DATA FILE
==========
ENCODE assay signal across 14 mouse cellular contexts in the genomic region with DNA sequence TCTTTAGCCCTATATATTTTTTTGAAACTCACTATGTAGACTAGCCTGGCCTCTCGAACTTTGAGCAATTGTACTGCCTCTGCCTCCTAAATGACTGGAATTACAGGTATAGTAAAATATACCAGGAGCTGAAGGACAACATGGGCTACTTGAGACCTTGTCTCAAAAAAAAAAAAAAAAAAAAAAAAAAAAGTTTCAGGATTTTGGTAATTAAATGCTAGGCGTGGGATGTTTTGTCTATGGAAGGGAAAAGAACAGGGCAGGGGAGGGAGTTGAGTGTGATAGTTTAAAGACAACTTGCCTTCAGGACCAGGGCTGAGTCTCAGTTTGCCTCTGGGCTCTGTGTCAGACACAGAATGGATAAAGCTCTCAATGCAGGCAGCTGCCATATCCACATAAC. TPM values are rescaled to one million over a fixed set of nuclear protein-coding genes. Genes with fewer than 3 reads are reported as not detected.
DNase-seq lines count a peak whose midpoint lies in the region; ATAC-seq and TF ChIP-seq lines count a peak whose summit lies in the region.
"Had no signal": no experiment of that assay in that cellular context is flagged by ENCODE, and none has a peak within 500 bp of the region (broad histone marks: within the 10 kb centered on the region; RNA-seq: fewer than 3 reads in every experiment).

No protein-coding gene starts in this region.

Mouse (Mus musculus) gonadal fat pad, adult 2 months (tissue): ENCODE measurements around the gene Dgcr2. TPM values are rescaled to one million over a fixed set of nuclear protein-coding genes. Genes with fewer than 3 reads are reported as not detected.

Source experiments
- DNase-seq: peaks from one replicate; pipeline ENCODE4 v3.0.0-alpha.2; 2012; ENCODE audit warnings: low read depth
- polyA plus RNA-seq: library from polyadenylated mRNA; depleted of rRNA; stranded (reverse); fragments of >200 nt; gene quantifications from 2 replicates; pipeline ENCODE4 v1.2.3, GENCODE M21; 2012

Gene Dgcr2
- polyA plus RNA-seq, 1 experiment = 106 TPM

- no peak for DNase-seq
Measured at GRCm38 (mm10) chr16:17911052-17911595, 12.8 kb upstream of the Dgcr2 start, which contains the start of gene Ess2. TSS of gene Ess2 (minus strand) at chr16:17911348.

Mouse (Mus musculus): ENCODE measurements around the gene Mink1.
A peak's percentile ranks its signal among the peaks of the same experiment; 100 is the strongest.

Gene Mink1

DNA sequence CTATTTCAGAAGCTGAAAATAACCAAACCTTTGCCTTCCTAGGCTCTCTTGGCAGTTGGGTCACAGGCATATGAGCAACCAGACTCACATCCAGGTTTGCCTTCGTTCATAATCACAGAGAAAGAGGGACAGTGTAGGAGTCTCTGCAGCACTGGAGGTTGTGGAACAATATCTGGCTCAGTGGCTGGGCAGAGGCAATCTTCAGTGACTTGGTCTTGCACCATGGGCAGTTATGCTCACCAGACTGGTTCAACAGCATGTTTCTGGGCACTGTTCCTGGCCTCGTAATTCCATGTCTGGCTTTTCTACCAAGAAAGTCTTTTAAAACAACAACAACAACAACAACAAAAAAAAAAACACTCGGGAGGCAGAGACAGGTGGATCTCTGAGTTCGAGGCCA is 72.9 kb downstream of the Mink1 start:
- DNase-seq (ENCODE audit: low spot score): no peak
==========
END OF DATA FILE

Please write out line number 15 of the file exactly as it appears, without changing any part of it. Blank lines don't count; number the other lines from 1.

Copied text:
Gene Mink1